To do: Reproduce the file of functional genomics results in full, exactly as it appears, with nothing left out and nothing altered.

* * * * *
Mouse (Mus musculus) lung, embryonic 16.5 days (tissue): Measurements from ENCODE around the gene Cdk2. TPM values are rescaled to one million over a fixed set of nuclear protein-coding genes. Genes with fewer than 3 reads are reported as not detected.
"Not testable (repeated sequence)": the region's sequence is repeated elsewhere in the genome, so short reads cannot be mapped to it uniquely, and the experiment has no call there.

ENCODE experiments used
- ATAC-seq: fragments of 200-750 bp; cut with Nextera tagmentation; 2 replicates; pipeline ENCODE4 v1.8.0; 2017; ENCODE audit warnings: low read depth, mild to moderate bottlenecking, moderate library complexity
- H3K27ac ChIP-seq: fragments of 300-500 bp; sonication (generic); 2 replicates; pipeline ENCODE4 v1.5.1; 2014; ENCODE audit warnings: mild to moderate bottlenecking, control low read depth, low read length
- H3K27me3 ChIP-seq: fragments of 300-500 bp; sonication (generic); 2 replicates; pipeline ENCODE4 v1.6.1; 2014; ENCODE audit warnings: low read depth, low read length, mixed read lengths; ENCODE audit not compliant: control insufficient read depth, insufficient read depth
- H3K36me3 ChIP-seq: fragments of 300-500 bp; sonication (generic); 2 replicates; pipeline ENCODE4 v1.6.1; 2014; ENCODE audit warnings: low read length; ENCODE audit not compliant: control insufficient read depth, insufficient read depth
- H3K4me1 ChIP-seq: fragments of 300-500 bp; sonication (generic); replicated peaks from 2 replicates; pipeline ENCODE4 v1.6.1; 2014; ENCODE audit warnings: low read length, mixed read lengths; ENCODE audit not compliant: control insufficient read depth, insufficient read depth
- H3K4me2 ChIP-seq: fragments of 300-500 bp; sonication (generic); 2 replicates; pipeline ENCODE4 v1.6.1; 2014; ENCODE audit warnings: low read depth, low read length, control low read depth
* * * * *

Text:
Mouse (Mus musculus) lung, embryonic 16.5 days (tissue): Measurements from ENCODE around the gene Cdk2. TPM values are rescaled to one million over a fixed set of nuclear protein-coding genes. Genes with fewer than 3 reads are reported as not detected.
"Not testable (repeated sequence)": the region's sequence is repeated elsewhere in the genome, so short reads cannot be mapped to it uniquely, and the experiment has no call there.

ENCODE experiments used
- ATAC-seq: fragments of 200-750 bp; cut with Nextera tagmentation; 2 replicates; pipeline ENCODE4 v1.8.0; 2017; ENCODE audit warnings: low read depth, mild to moderate bottlenecking, moderate library complexity
- H3K27ac ChIP-seq: fragments of 300-500 bp; sonication (generic); 2 replicates; pipeline ENCODE4 v1.5.1; 2014; ENCODE audit warnings: mild to moderate bottlenecking, control low read depth, low read length
- H3K27me3 ChIP-seq: fragments of 300-500 bp; sonication (generic); 2 replicates; pipeline ENCODE4 v1.6.1; 2014; ENCODE audit warnings: low read depth, low read length, mixed read lengths; ENCODE audit not compliant: control insufficient read depth, insufficient read depth
- H3K36me3 ChIP-seq: fragments of 300-500 bp; sonication (generic); 2 replicates; pipeline ENCODE4 v1.6.1; 2014; ENCODE audit warnings: low read length; ENCODE audit not compliant: control insufficient read depth, insufficient read depth
- H3K4me1 ChIP-seq: fragments of 300-500 bp; sonication (generic); replicated peaks from 2 replicates; pipeline ENCODE4 v1.6.1; 2014; ENCODE audit warnings: low read length, mixed read lengths; ENCODE audit not compliant: control insufficient read depth, insufficient read depth
- H3K4me2 ChIP-seq: fragments of 300-500 bp; sonication (generic); 2 replicates; pipeline ENCODE4 v1.6.1; 2014; ENCODE audit warnings: low read depth, low read length, control low read depth